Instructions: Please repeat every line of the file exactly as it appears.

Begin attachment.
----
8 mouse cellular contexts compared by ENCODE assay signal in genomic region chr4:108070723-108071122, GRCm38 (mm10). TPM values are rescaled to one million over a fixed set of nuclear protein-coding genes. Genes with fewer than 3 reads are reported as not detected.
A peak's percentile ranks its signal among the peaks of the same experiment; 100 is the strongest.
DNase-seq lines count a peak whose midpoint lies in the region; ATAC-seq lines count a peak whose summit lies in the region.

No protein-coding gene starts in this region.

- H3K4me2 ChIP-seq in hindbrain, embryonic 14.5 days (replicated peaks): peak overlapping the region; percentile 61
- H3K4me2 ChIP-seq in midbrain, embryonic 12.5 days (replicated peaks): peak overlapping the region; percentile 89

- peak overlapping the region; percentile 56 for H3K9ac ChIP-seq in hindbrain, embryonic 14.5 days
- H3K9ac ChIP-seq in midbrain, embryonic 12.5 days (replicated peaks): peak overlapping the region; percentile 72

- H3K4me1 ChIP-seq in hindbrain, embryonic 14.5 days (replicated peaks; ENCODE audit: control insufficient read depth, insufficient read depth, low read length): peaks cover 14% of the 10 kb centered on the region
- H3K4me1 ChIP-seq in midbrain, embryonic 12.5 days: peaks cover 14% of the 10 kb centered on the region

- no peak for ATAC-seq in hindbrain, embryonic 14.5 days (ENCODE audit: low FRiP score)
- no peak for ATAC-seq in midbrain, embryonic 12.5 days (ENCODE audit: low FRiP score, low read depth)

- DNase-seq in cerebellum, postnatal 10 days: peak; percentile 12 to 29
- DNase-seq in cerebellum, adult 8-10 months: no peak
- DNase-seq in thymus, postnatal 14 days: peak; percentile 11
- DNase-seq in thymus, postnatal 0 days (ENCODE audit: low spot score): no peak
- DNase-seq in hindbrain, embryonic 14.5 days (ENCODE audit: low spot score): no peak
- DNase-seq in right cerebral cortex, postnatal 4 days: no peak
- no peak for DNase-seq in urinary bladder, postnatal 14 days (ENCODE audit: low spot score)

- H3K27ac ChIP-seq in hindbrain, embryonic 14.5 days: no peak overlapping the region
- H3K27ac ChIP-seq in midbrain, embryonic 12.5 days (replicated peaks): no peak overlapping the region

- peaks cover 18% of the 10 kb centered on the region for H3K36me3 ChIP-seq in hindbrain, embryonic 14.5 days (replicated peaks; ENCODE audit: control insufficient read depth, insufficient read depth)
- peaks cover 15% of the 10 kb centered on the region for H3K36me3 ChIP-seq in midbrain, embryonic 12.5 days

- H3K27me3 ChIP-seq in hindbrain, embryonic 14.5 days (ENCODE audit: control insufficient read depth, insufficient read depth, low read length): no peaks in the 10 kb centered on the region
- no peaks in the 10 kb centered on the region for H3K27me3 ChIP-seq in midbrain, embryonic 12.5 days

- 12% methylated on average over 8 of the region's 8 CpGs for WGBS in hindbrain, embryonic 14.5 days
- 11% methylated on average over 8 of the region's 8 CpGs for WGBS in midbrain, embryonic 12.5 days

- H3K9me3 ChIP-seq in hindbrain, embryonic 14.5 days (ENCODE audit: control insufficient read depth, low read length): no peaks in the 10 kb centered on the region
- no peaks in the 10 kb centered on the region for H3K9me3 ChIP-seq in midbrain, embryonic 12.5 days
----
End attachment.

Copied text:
8 mouse cellular contexts compared by ENCODE assay signal in genomic region chr4:108070723-108071122, GRCm38 (mm10). TPM values are rescaled to one million over a fixed set of nuclear protein-coding genes. Genes with fewer than 3 reads are reported as not detected.
A peak's percentile ranks its signal among the peaks of the same experiment; 100 is the strongest.
DNase-seq lines count a peak whose midpoint lies in the region; ATAC-seq lines count a peak whose summit lies in the region.

No protein-coding gene starts in this region.

- H3K4me2 ChIP-seq in hindbrain, embryonic 14.5 days (replicated peaks): peak overlapping the region; percentile 61
- H3K4me2 ChIP-seq in midbrain, embryonic 12.5 days (replicated peaks): peak overlapping the region; percentile 89

- peak overlapping the region; percentile 56 for H3K9ac ChIP-seq in hindbrain, embryonic 14.5 days
- H3K9ac ChIP-seq in midbrain, embryonic 12.5 days (replicated peaks): peak overlapping the region; percentile 72

- H3K4me1 ChIP-seq in hindbrain, embryonic 14.5 days (replicated peaks; ENCODE audit: control insufficient read depth, insufficient read depth, low read length): peaks cover 14% of the 10 kb centered on the region
- H3K4me1 ChIP-seq in midbrain, embryonic 12.5 days: peaks cover 14% of the 10 kb centered on the region

- no peak for ATAC-seq in hindbrain, embryonic 14.5 days (ENCODE audit: low FRiP score)
- no peak for ATAC-seq in midbrain, embryonic 12.5 days (ENCODE audit: low FRiP score, low read depth)

- DNase-seq in cerebellum, postnatal 10 days: peak; percentile 12 to 29
- DNase-seq in cerebellum, adult 8-10 months: no peak
- DNase-seq in thymus, postnatal 14 days: peak; percentile 11
- DNase-seq in thymus, postnatal 0 days (ENCODE audit: low spot score): no peak
- DNase-seq in hindbrain, embryonic 14.5 days (ENCODE audit: low spot score): no peak
- DNase-seq in right cerebral cortex, postnatal 4 days: no peak
- no peak for DNase-seq in urinary bladder, postnatal 14 days (ENCODE audit: low spot score)

- H3K27ac ChIP-seq in hindbrain, embryonic 14.5 days: no peak overlapping the region
- H3K27ac ChIP-seq in midbrain, embryonic 12.5 days (replicated peaks): no peak overlapping the region

- peaks cover 18% of the 10 kb centered on the region for H3K36me3 ChIP-seq in hindbrain, embryonic 14.5 days (replicated peaks; ENCODE audit: control insufficient read depth, insufficient read depth)
- peaks cover 15% of the 10 kb centered on the region for H3K36me3 ChIP-seq in midbrain, embryonic 12.5 days

- H3K27me3 ChIP-seq in hindbrain, embryonic 14.5 days (ENCODE audit: control insufficient read depth, insufficient read depth, low read length): no peaks in the 10 kb centered on the region
- no peaks in the 10 kb centered on the region for H3K27me3 ChIP-seq in midbrain, embryonic 12.5 days

- 12% methylated on average over 8 of the region's 8 CpGs for WGBS in hindbrain, embryonic 14.5 days
- 11% methylated on average over 8 of the region's 8 CpGs for WGBS in midbrain, embryonic 12.5 days

- H3K9me3 ChIP-seq in hindbrain, embryonic 14.5 days (ENCODE audit: control insufficient read depth, low read length): no peaks in the 10 kb centered on the region
- no peaks in the 10 kb centered on the region for H3K9me3 ChIP-seq in midbrain, embryonic 12.5 days